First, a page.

As many as 14,000 investors in the collapsed stockbroking firm Beaufort Securities should get a “substantial” amount of their money back.
The official administrators, PwC, said that the firm’s clients should see between 85% and 90% of their cash returned to them.
However, it will be at least a month before any returns go through.
Beaufort Securities was put into administration last Friday, after the regulator declared it insolvent.
Shortly after the Financial Conduct Authority (FCA) took action, regulators in the United States said they were planning to bring criminal charges against the firm.
The allegations concern a plan to manipulate the share prices of several small companies.
PwC said it had located £50m in cash in the client accounts at Beaufort, and £800m invested in client assets such as pensions and Individual Savings Accounts (Isas).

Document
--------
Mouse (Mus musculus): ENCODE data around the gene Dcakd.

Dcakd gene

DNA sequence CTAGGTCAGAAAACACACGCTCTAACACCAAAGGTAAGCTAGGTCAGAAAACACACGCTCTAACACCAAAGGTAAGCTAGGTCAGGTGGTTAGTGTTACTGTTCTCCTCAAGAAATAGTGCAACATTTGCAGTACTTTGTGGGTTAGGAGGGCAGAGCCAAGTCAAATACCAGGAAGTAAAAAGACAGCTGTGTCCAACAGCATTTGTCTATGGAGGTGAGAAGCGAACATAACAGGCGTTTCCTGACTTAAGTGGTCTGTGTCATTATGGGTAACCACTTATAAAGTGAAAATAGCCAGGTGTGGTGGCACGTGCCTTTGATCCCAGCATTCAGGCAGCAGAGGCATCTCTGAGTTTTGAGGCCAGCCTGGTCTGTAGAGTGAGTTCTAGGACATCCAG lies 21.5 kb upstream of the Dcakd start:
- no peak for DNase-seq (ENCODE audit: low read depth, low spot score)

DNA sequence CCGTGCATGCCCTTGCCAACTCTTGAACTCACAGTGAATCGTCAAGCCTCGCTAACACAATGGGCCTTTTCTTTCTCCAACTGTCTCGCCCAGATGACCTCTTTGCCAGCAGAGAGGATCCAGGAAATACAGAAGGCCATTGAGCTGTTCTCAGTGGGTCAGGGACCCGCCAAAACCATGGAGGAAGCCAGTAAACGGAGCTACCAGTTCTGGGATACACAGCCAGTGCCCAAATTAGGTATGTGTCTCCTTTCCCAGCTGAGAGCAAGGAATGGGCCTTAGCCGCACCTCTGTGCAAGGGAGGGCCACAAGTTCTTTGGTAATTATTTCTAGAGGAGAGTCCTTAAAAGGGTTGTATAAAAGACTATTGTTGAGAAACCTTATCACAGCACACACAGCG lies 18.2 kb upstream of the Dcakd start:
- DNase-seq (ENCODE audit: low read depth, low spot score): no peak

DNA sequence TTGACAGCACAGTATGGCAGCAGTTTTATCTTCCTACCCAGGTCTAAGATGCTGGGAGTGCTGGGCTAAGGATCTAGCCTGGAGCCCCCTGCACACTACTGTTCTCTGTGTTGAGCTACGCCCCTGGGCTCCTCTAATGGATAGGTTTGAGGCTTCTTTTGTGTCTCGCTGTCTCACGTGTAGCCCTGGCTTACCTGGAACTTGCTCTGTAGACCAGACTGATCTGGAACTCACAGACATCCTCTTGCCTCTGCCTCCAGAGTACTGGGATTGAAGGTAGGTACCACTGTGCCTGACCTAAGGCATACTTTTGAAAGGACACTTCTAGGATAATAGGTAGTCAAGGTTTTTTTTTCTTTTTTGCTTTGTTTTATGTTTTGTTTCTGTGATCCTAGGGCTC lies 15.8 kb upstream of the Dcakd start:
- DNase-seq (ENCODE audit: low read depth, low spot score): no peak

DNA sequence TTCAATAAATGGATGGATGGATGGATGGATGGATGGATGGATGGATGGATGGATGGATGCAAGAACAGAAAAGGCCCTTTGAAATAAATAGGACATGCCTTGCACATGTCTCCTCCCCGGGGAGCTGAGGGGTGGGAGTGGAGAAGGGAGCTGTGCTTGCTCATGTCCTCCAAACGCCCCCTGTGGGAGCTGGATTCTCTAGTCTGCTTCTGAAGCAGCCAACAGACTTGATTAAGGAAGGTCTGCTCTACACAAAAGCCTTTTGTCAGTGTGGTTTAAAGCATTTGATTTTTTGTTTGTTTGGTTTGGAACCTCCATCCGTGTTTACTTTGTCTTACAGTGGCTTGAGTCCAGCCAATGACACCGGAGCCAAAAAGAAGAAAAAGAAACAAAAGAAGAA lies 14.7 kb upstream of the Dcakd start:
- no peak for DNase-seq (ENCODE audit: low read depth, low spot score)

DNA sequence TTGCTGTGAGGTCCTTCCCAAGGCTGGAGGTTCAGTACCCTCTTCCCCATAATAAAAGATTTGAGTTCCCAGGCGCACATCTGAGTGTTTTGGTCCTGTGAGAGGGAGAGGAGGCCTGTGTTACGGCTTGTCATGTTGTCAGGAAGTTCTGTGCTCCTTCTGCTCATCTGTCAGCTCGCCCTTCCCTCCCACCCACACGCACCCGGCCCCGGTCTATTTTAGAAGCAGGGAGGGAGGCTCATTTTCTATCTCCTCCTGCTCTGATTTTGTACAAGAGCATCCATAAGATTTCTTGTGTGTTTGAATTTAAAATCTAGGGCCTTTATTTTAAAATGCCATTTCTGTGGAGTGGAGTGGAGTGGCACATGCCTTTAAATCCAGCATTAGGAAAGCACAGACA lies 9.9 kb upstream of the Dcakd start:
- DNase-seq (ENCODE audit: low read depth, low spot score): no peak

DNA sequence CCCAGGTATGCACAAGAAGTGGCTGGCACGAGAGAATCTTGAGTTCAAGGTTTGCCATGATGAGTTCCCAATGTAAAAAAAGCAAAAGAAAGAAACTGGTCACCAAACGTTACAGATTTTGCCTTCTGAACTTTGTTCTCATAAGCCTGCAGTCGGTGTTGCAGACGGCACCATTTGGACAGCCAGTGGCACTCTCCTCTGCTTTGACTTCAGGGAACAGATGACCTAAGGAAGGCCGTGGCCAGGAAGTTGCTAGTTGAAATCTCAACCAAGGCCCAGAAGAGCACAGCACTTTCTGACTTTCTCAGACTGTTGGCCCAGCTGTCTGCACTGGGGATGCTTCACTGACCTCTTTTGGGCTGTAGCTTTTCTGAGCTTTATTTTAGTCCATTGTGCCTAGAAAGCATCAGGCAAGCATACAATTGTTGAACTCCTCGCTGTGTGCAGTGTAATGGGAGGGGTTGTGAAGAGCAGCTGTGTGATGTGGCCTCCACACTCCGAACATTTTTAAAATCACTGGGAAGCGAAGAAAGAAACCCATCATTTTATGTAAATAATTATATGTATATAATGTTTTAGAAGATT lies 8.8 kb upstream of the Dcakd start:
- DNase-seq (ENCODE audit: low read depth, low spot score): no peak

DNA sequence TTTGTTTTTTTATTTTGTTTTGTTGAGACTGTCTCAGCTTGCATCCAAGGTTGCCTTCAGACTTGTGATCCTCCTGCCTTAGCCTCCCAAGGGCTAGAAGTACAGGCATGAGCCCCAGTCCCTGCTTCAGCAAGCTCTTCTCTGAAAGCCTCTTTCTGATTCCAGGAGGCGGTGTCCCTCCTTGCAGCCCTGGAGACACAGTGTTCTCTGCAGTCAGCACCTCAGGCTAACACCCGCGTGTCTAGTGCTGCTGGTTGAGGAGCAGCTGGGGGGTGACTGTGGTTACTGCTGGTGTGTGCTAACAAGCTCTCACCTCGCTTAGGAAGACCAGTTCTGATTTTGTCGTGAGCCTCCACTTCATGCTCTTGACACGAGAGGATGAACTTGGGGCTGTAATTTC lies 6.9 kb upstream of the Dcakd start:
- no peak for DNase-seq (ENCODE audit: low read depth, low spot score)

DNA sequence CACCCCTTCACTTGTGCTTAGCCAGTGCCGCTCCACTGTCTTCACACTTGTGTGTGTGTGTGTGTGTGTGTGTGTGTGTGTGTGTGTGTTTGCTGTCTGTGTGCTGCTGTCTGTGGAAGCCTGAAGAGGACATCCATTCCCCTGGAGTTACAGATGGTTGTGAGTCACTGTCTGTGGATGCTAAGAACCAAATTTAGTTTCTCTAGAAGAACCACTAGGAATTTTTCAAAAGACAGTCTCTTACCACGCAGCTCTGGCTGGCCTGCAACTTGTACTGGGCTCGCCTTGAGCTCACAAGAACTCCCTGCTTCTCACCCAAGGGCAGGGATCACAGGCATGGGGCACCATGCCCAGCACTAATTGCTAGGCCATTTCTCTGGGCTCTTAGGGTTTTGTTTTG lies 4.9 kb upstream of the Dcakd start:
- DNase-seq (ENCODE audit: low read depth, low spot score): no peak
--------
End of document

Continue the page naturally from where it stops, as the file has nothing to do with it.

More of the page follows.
This money has now been ring-fenced, so it can be returned to investors.
“We do forecast a substantial return to clients after costs, although this may take some time to implement, and we do not see any returns commencing before mid-April as there are a number of challenges to overcome,” said Nigel Rackham, the joint administrator.
“These include carrying out an assessment of the accuracy of the firm’s books and records, devising new processes to move the holdings of all clients in an orderly and appropriate way, and preparing cost estimates for these activities.”
PwC said it would be constrained by the fact that there was no money in the company’s own bank account.
It has also closed Beaufort’s offices in Bristol and Colwyn bay, and made 90 staff redundant. The office in the City of London remains open for the time being.